I have heard it all from people over the years.
“Everyone I care about is gone. There is nothing left for me.”
“I have nothing. He or she has it all.”
“There’s nothing I can do about it.”
“”Nothing is going to change for me. “
“Nothing I do works when it comes to losing weight.”
“I have tried finding a job, but there’s nothing out there.”
“My co-workers are pig-headed and won’t listen. Nothing will change them.”
“We’ve tried marriage counseling. Nothing works”
My guess is that you’ve heard all of these things, and maybe many more. These could even be things you have said to people, or you’re thought of them without saying them aloud.
I don’t invalidate the feelings behind such thoughts. When people think or express such things, they usually believe they are true. They feel sad, hopeless, stuck and even angry. They feel SOMETHING, though, and not just nothing. Nothing and nothing adds up to a big fat zero, as you know. Something leads somewhere.
Today is the day I want you to think of something, instead of nothing. Today is Father’s Day here in the U.S, and that seems like a fitting time for this challenge. I want you to remember who and what you have, and have had, rather than who or what you don’t have. I challenge you to remember happy things, even if you are missing somebody today on Father’s Day. I challenge you to take just one step, to commit to just one action that has a positive and lasting meaning, and that provides hope for yourself and/or for someone else.
Your life matters. You received it as a gift. You are not a collection of nothings that add up to nothing, You are somebody important to at least one other person and most likely, to many more than you know. “Nothing” and “Nobody” are concepts your own imagination has conjured up and built on over time. They hold you prisoner. It is usually the truth that nothing works and that everything stays the same when you convince yourself of this.
If you try, you can find an important something in every bad situation that has ever happened to you. You can find something pleasant and even inspiring to remember, even on days that have built-in sadness for you.
This morning someone told me that she has “nothing” to celebrate on Father’s Day. Her husband is gone, her father is gone. I miss my father today too, and really, I miss things about him every day. You can’t miss what you never had, though. Therefore, I have to remember how fortunate I was to have known him and to be able to carry on the ways in which he influenced me. I focus not on having “nothing to celebrate” but on all of the important “somethings” my father gave to me over his lifetime. There is nothing physical of him left on earth now. There is only a gravestone that says, “His love and beauty are eternal”. I have with me, though, the amazing (and often non-stop) humor that he brought into every day, sometimes making us laugh when there was little to laugh about. I have his ability to occasionally be outrageously silly and to remember what childhood is all about, even as an adult. I have his great loyalty to family and friends, tested many times, but always undying. I have his deep respect for learning and his love of music and literature, and especially poetry. I have a vivid picture today, of his face. I have the image of his blue, blue eyes sparkling with pride when I read him something I wrote. True, he was vain sometimes, and proud that his face remained without wrinkles for the most part. I guess I have a bit of that vanity too, and I think I am glad. While too much vanity is not a good thing, just enough keeps us caring about ourselves and taking care of ourselves. So, there is “nothing” about my father, Harry, that is really gone There is some essence of him that is still here with me, always.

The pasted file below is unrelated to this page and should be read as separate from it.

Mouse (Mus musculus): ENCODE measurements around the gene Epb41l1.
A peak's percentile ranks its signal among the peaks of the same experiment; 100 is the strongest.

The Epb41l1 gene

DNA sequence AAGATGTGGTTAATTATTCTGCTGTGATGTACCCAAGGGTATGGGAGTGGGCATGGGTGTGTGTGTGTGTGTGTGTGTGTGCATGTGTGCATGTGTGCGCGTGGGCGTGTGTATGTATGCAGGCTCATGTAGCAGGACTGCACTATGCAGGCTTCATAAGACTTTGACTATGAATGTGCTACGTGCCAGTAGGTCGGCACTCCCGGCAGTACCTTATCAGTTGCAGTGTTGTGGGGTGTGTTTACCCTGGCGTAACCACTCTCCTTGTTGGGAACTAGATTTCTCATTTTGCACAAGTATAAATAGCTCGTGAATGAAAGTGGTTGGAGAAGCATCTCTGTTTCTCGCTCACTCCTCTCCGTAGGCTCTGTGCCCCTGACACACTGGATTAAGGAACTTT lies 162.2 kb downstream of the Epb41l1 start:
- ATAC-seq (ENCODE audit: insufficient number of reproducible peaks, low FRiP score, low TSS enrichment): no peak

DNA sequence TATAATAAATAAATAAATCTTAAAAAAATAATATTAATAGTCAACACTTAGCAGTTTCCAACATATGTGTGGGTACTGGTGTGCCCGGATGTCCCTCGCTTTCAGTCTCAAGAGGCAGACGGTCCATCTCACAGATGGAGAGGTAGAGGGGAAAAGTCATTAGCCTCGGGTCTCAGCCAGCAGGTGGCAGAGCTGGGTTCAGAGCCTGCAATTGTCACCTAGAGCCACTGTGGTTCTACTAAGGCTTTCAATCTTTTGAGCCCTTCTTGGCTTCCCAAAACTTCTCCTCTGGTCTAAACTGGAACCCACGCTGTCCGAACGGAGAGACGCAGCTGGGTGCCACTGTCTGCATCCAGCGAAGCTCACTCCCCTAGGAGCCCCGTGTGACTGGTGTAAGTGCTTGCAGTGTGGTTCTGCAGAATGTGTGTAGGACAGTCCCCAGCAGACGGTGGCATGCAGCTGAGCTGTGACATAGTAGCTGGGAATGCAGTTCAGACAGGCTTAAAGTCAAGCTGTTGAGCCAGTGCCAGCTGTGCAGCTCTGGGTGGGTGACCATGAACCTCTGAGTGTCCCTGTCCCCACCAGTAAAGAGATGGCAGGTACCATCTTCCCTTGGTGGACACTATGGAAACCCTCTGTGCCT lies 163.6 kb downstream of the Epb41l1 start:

Today is your chance to begin to abolish the idea of “nothing” from your vocabulary.